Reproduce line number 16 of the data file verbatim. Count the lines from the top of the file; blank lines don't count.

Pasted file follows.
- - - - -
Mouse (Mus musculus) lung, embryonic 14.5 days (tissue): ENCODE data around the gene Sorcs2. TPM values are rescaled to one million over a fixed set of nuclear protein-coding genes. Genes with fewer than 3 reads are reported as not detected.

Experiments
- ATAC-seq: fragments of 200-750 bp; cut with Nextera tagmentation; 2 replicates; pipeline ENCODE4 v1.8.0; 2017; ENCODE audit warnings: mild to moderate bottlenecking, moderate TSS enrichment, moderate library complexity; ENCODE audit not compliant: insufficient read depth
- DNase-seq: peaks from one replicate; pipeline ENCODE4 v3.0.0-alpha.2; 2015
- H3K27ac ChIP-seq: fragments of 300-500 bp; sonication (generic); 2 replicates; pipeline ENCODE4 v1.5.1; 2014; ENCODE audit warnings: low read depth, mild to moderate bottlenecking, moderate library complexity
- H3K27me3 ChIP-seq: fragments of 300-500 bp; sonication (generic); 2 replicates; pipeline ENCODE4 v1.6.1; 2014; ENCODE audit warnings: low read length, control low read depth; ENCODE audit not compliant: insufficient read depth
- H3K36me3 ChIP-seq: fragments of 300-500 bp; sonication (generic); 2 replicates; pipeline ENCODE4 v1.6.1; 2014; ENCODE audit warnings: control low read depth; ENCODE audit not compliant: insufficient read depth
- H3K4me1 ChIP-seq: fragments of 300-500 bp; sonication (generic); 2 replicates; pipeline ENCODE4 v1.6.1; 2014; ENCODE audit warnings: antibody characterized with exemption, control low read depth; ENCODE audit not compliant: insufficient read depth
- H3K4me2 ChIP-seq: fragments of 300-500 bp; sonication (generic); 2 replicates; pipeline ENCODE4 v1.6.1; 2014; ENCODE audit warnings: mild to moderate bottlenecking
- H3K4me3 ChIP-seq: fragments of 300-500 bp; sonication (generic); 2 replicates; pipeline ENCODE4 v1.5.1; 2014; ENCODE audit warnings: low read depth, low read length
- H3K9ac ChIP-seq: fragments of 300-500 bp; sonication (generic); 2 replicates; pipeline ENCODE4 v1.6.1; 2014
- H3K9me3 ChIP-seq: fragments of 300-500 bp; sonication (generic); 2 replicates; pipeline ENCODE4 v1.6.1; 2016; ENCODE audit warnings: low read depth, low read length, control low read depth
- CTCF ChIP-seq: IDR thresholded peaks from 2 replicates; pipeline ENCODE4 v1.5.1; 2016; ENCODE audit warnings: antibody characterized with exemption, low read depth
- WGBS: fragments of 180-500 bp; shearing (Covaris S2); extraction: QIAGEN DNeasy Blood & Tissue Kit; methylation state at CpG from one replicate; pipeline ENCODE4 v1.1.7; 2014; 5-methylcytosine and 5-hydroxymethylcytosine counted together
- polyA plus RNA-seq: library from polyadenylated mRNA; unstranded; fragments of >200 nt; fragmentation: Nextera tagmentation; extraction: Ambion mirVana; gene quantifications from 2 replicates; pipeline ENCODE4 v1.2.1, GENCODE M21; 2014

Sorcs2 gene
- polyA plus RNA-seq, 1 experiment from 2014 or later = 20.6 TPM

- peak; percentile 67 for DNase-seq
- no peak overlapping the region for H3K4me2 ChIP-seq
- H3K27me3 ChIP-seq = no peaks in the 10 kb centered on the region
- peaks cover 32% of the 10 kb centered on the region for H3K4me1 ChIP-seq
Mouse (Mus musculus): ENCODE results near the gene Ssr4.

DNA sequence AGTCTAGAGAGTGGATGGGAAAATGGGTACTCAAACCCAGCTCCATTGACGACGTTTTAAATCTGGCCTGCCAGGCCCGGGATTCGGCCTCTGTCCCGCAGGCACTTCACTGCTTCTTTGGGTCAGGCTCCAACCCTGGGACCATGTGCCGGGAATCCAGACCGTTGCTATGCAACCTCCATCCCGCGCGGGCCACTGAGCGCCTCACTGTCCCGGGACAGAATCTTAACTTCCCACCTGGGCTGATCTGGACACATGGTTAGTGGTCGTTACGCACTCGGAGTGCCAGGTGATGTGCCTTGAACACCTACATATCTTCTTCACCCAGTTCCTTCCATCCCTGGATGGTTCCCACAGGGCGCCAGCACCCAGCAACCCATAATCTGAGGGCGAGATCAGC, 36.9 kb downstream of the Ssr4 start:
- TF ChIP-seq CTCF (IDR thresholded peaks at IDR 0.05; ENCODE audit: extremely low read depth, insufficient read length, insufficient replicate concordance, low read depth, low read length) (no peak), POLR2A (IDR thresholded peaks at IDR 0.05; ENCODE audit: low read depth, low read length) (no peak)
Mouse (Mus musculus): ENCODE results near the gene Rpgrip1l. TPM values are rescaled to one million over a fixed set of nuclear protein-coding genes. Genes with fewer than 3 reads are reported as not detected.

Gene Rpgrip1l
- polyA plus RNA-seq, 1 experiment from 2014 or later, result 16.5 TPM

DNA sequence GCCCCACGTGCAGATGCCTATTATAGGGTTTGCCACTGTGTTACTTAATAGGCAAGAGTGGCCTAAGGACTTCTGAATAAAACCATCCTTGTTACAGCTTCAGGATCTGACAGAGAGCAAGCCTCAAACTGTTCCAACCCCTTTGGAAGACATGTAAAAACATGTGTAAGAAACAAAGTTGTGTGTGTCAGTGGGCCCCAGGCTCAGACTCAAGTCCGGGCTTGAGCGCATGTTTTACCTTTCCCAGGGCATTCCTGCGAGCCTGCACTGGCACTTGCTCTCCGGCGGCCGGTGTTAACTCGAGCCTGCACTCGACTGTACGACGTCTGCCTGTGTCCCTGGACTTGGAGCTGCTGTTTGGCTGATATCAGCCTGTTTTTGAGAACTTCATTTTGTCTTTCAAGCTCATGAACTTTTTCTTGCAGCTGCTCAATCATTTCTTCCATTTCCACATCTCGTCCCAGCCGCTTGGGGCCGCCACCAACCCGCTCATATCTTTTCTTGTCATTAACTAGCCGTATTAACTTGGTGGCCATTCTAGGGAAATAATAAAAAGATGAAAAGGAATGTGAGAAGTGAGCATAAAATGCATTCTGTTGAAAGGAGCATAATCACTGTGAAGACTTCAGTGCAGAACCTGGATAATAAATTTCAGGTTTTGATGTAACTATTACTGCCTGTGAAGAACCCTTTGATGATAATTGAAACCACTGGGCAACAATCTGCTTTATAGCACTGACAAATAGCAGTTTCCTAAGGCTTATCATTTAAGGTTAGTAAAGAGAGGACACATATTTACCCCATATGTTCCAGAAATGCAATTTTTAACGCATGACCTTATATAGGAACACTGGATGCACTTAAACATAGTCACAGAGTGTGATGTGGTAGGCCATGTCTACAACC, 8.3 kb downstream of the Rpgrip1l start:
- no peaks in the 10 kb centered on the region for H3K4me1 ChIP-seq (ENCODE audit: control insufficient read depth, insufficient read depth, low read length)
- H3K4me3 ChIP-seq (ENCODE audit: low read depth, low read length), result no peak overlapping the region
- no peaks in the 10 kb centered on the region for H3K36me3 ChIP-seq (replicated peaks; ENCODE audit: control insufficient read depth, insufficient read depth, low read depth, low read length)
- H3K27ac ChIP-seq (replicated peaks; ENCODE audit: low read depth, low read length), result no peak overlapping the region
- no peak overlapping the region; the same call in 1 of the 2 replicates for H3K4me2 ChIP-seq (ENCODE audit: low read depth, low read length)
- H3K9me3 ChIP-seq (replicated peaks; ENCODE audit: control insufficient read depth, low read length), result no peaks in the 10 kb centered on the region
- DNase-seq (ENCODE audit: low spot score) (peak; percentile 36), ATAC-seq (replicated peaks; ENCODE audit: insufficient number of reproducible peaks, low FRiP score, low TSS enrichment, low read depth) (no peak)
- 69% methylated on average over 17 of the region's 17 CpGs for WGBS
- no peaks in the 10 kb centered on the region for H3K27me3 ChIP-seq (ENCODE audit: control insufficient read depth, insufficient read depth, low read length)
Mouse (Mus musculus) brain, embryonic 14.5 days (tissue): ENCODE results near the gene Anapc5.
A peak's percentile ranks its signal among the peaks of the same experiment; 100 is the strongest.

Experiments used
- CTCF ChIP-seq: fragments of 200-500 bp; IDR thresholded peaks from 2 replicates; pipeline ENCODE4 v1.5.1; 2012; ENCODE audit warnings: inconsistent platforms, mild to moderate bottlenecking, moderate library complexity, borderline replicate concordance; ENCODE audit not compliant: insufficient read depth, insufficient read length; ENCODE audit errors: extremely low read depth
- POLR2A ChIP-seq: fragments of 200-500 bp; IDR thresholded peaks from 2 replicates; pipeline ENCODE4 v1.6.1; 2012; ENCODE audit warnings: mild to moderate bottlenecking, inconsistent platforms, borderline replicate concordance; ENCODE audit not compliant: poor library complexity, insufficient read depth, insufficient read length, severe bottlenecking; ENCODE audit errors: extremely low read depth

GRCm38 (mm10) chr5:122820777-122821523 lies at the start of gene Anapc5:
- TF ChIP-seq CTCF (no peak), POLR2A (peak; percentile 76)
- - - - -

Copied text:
Sorcs2 gene